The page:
Maximizing the benefits of remittances
Overall, the WEO found clear evidence that remittances can play an important role in boosting growth, contributing to macroeconomic stability, mitigating the impact of adverse shocks, and reducing poverty in developing countries. Remittances allow households to maintain, or indeed step up, expenditure on basic consumption, including food and housing. They are often used to finance children’s education and to set up small businesses. Also, unlike aid or natural resource revenues, remittances typically do not have serious systematic adverse effects on a country’s competitiveness.
Given these considerable benefits, what can recipient-country authorities do to seize salient opportunities and meet attendant challenges? The WEO identified several key policy challenges that need to be tackled—notably, reducing transaction costs, ensuring that macroeconomic and exchange rate policies do not discourage remittances, reducing barriers to entry into the remittance market, and making certain that regulatory and supervisory frameworks are adequate but not onerous.
Lower transaction costs. Significant benefits could flow from measures that reduce the cost of sending remittances. While transaction costs have declined in recent years, they remain variable and are, in several cases, still high—often amounting to 5-10 percent or more of the amount transferred. To the extent possible, measures must be undertaken to reduce such costs, including removing barriers to entry and encouraging competition in the remittance market. One possible step, the WEO suggests, is publicizing information about available options for money transfers and the associated costs.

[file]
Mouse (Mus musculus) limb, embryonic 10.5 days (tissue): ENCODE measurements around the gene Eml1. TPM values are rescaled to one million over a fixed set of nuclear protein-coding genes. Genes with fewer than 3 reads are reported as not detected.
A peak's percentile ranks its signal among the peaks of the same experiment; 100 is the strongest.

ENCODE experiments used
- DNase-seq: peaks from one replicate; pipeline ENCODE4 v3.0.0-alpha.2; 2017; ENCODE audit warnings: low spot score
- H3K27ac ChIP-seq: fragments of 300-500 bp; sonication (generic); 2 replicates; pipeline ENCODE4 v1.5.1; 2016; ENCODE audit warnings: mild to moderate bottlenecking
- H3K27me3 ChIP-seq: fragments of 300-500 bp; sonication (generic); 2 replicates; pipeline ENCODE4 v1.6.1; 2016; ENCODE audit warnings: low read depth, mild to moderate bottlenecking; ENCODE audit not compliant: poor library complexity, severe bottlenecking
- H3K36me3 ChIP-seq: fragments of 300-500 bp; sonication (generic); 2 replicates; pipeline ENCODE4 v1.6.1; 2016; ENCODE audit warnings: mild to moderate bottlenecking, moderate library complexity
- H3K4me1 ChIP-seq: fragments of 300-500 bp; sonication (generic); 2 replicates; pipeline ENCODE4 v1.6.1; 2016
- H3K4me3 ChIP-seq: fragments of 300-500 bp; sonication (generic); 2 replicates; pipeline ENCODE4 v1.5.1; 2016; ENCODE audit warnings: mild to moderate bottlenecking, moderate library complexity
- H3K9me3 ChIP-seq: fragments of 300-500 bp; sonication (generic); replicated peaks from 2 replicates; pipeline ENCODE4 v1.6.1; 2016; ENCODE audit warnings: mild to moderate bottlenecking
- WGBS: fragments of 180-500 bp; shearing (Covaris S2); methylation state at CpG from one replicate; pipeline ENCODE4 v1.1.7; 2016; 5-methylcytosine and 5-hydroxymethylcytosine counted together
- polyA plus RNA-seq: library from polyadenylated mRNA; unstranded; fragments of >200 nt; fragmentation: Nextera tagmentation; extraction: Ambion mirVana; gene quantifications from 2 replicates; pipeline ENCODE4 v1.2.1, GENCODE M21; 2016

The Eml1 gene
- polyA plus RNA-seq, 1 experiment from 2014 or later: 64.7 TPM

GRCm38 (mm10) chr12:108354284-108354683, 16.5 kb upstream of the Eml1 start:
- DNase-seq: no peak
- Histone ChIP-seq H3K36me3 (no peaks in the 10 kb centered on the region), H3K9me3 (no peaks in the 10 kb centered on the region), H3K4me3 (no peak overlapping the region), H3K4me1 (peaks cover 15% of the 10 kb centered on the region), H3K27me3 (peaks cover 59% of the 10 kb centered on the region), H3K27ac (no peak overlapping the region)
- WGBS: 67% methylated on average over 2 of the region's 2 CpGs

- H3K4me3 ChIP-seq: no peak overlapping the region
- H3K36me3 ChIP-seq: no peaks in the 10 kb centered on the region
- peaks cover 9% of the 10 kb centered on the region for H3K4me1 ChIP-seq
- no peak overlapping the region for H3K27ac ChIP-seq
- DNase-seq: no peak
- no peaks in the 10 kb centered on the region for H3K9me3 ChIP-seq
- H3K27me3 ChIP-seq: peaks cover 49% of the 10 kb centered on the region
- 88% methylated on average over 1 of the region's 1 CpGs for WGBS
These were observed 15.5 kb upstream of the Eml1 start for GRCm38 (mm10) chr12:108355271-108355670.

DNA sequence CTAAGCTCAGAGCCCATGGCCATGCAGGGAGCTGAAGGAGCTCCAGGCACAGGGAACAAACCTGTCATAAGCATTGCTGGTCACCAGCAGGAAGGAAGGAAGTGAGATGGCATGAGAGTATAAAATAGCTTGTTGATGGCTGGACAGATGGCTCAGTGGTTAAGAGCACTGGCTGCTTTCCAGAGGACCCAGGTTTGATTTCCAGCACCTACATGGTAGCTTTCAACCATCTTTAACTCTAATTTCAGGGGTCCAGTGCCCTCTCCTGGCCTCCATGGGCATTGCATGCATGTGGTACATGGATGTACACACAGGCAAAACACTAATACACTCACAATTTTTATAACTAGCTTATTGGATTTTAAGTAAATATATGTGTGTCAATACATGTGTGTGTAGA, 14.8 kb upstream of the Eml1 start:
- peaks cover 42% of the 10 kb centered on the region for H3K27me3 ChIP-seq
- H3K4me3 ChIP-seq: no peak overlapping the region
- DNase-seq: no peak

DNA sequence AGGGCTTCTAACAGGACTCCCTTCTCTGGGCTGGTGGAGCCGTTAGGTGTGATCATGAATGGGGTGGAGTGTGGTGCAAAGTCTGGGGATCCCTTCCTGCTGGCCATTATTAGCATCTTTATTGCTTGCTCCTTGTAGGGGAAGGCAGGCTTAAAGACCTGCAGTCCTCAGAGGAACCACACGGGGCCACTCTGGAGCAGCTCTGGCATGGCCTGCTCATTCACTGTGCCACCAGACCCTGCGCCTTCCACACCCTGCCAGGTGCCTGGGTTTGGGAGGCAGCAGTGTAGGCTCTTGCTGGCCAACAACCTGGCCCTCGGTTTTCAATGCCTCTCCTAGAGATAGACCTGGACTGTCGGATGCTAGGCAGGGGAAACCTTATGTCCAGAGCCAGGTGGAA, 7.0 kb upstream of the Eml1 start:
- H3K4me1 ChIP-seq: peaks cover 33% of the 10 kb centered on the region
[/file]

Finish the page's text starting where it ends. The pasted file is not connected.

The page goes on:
Ensure appropriate macroeconomic and exchange rate policies. In some cases, macroeconomic and exchange rate policies may both discourage remittances and shift them outside the formal financial system. The authorities must take this potential effect into account, particularly in those countries where remittance inflows (actual or potential) are significant. The WEO analysis provides additional grounds to be wary of exchange restrictions, such as constraints on personal payments or the presence of multiple exchange rates, and other economic restrictions. It also finds that, to some extent, unstable macroeconomic policies and exchange rate misalignments (overvalued currencies in potential recipient countries) may deter remittances.